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Estate planning and beneficiaries: Potential outcomes

For many in New Jersey, the act of creating a comprehensive estate plan brings about a sense of relief in knowing that these matters have been addressed. With the right degree of effort, estate planning strategies can work wonders in ensuring that one's wishes are followed when the time comes. It is important for individuals to understand, however, that simply creating a will is not a catch-all solution. Many assets can still pass to others upon one's death if the proper precautions are not taken.

The most common way for assets to be distributed in direct opposition to a will is in the case of accounts that have named beneficiaries. These accounts can include retirement accounts, investments, life insurance and more. At the time the account was set up, the holder was asked to name a beneficiary. That designation will stand and will "trump" provisions laid out within one's will.

Take, for example, a woman who named her former husband as the beneficiary of her life insurance policy. If she remarries, she might draft a new will that leaves all of her assets to her new husband upon the occasion of her death. However, nothing in the will can change the fact that some of her accounts list her former husband as beneficiary. Assets held within those accounts will pass directly to the former spouse, outside of the probate process.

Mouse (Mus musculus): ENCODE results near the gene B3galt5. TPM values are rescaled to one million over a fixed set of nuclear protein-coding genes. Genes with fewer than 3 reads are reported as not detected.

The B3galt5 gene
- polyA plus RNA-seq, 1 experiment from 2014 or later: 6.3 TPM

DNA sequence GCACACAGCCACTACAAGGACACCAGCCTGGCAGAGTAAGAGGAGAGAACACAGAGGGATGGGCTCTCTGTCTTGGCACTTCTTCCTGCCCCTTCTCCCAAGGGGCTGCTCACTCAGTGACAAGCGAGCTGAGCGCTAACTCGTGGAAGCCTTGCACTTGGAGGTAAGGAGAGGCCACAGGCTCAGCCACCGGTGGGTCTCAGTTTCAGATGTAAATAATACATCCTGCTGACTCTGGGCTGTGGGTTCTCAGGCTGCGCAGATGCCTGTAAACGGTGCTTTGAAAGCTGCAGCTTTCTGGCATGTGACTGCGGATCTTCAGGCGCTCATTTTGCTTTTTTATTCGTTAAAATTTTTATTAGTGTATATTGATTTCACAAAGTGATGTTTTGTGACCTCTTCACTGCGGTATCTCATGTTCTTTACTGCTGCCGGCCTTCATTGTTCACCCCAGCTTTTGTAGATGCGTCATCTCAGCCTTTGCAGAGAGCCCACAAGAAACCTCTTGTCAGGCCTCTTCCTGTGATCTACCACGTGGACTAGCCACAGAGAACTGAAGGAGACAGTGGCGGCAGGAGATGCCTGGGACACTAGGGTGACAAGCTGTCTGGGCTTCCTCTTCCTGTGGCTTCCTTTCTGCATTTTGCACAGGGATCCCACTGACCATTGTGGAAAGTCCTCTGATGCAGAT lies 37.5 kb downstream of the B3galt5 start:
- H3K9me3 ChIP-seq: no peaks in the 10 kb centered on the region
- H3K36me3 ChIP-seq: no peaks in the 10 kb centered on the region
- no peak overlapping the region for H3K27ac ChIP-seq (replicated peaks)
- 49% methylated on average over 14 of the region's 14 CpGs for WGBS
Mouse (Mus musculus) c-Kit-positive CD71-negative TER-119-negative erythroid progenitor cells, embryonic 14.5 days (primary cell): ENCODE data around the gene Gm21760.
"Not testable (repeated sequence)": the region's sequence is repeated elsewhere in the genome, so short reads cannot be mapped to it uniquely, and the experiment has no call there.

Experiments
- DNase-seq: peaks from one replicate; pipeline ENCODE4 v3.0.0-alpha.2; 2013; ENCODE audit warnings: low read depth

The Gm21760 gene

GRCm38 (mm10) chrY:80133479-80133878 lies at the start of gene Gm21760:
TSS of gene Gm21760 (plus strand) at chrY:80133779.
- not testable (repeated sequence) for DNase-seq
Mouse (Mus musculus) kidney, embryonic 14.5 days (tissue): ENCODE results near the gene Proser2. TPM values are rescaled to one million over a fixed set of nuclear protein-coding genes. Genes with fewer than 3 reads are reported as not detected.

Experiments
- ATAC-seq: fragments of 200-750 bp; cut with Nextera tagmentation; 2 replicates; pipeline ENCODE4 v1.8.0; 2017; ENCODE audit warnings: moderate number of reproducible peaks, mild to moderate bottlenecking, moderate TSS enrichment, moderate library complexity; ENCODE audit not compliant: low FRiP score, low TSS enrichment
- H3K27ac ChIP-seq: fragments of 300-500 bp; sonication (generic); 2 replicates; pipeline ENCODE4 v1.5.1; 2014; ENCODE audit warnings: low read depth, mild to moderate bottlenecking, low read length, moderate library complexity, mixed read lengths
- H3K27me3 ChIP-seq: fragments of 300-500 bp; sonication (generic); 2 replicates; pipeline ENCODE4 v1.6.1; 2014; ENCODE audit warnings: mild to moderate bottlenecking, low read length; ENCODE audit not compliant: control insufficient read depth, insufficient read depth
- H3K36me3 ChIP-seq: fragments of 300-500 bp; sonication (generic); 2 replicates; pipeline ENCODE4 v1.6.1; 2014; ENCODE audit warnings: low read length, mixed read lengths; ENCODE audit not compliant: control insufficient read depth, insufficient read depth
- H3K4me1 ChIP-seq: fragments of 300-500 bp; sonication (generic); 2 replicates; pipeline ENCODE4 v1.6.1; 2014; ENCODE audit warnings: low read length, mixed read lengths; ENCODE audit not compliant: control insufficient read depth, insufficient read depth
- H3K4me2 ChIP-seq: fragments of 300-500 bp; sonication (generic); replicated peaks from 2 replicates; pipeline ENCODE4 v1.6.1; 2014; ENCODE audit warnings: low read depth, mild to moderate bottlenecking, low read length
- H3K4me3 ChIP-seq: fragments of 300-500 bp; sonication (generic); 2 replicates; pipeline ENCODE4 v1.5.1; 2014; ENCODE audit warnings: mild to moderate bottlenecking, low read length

This may seem like a minor detail to include within one's estate planning checklist, but all New Jersey spouses should take the time to check their account documents to ensure that the proper beneficiaries are named. Relationships shift over time, and it is not uncommon for individuals to forget about smaller or infrequently used accounts. Checking beneficiary information is an essential part of creating an estate plan that reflects one's current needs and desires.   

Source: wmur.com, "Money Matters: The trump card of estate planning", Marc Hebert, May 21, 2015

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